Elegant boudoir robe from the House of Worth, ca. 1900. The antique morning dress is made of green velvet. It is closed in front with hooks and eyes. Big sleeves, which reach to the elbows. They are decorated with a wide (original) lace, as well as the long collar. The waistline is shaped into a V at the center front and is gathered in rows to form a fitted waist. Light green decorative stripes on the upper arms and on the back. The wearer must have been a tall and strong woman. The antique robe is very well preserved. The collar lace is loose in a few places and has to be sewn on again. It has a few small holes. The sleeves might have been changed. The original seam lines are still visible. Both underarm seams show some repairs and loose stitches. The lace on the right sleeve has come off the sleeve in one place. With a few stitches it can be sewn back on. The original silk lining has been - professionally - completely replaced. It was worn out; but it is still enclosed with the dress. In this course the Worth label was reattached. Unfortunately it is torn. On the back of the label you can read the manufacturer number 26618. A similar hexagonal label is available at the Chicago History Museum (attached to a coat). In this museum you can also see a antique wrapper by Worth. The decoration is not included. Museum deaccession.
Charles Frederick Worth was the designer who dominated Parisian fashion in the latter half of the nineteenth century. The designer opened his own firm with a business partner in 1858. Worth’s designs are notable for his use of lavish fabrics and trimmings, his incorporation of elements of historic dress, and his attention to fit. While the designer still created one-of-a-kind pieces for his most important clients, he is especially known for preparing a variety of designs that were shown on live models at the House of Worth. Clients made their selections and had garments tailor-made in Worth’s workshop. Although Worth was not the first or only designer to organize his business in this way, his aggressive self-promotion earned him the titles “father of haute couture” and “the first couturier.” By the 1870s, Worth’s name frequently appeared in ordinary fashion magazines, spreading his fame to women beyond courtly circles. With his talent for design and promotion, Charles Frederick Worth built his design house into a huge business during the last quarter of the nineteenth century. His sons, Gaston-Lucien (1853–1924) and Jean-Philippe (1856–1926), took over their father’s business following his death in 1895 and succeeded in maintaining his high standards. Jean-Philippe’s designs in particular follow his father’s aesthetic, with his use of dramatic fabrics and lavish trimmings. The house flourished during the sons’ tenure and into the 1920s. The great fashion dynasty finally came to an end in 1952 when Charles Frederick Worth’s great-grandson, Jean-Charles (1881–1962), retired from the family business (source: Jessa Krick, The Costume Institute, The Metropolitan Museum of Art).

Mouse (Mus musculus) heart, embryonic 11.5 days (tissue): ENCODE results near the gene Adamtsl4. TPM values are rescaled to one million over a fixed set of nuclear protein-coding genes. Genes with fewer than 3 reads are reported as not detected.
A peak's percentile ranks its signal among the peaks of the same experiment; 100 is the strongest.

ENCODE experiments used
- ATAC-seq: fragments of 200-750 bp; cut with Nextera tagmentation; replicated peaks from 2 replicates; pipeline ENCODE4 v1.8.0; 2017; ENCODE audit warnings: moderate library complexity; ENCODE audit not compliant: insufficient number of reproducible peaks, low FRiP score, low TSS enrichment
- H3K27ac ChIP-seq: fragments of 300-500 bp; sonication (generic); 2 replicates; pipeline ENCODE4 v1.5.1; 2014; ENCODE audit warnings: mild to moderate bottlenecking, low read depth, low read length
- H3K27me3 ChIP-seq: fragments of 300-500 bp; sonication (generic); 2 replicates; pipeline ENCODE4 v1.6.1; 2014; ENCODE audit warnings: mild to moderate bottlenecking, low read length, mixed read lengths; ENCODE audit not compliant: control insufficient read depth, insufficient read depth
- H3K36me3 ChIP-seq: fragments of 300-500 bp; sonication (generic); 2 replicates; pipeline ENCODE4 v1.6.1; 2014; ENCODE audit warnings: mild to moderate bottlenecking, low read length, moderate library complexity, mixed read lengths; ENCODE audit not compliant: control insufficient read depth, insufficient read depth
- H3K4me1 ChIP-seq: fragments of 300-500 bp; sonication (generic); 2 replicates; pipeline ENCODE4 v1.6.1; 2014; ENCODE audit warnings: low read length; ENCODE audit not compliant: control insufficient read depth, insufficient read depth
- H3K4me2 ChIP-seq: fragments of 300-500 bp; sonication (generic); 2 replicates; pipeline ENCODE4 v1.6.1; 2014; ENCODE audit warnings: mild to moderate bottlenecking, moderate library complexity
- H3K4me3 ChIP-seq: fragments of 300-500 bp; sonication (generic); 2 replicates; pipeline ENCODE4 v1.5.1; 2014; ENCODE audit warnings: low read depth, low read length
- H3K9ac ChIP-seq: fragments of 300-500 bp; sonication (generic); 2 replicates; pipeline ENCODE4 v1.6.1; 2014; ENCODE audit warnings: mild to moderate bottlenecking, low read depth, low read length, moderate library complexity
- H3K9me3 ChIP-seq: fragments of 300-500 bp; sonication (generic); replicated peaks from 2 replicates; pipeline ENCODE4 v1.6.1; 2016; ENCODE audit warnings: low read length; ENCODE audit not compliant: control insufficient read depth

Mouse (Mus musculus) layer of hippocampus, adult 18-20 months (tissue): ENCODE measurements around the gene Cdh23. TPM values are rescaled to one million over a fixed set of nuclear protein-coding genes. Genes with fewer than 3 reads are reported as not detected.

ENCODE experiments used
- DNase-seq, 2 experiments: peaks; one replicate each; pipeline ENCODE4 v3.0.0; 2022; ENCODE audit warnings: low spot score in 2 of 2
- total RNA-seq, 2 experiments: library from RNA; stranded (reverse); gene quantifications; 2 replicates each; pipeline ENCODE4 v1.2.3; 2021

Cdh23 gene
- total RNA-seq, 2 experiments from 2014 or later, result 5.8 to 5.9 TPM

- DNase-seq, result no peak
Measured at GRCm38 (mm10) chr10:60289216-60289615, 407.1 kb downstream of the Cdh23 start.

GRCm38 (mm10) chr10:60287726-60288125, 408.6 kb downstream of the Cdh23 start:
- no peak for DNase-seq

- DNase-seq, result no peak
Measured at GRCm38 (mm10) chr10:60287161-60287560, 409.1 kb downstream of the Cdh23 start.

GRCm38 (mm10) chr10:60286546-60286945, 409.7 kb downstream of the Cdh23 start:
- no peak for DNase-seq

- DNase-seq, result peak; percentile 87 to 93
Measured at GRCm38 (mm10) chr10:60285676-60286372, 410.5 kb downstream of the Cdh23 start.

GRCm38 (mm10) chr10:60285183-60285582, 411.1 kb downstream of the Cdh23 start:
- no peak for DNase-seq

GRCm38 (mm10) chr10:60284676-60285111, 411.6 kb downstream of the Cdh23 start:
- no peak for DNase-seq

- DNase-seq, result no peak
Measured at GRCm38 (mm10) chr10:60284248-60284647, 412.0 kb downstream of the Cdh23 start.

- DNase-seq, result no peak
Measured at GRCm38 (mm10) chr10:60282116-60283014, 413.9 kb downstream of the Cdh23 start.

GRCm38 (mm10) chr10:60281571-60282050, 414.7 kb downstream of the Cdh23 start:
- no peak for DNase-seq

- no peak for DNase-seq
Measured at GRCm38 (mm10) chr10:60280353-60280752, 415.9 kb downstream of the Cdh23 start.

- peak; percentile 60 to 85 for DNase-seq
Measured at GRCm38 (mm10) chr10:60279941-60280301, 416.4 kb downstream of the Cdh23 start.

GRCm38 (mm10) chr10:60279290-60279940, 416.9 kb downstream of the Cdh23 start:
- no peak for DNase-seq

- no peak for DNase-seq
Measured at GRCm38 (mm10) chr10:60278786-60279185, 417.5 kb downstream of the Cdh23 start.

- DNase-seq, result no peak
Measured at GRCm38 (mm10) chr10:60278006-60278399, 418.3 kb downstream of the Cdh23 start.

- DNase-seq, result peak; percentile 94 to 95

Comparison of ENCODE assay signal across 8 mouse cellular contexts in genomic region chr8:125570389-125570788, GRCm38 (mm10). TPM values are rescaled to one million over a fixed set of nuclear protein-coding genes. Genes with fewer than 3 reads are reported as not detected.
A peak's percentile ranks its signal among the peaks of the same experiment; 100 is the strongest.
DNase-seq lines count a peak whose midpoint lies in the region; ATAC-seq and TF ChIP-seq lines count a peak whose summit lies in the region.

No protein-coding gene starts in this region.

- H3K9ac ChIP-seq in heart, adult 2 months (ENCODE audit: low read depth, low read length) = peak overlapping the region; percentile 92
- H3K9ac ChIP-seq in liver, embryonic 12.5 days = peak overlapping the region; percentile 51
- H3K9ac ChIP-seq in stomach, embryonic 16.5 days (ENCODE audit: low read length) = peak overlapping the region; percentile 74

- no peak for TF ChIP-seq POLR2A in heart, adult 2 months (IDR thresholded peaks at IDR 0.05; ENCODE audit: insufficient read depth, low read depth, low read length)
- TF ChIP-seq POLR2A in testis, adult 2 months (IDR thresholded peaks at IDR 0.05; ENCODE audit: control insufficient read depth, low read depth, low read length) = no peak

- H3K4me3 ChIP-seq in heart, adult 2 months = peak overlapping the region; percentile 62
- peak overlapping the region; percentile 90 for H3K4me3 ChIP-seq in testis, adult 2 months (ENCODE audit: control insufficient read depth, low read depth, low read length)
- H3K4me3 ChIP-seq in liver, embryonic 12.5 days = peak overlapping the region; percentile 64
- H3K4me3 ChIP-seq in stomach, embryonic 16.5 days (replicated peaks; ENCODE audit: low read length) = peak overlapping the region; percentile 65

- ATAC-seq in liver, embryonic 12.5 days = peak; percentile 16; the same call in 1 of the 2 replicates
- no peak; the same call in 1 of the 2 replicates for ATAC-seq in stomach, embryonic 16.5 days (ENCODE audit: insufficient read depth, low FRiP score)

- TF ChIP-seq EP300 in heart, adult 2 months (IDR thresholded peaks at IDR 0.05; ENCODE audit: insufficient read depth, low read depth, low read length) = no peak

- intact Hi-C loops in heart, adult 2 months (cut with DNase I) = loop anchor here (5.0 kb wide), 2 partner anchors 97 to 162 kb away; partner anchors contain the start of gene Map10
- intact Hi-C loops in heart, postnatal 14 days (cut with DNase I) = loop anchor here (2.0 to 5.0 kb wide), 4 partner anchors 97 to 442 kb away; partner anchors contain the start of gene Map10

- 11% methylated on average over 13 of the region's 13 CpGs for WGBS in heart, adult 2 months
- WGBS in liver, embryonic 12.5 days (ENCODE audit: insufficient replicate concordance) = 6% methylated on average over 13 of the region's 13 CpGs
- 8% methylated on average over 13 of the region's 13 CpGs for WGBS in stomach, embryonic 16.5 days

Waist: ~ 80 cm
Bust: ~ 99 cm
Front Length: ~ 152 cm
Back Length: ~ 175 cm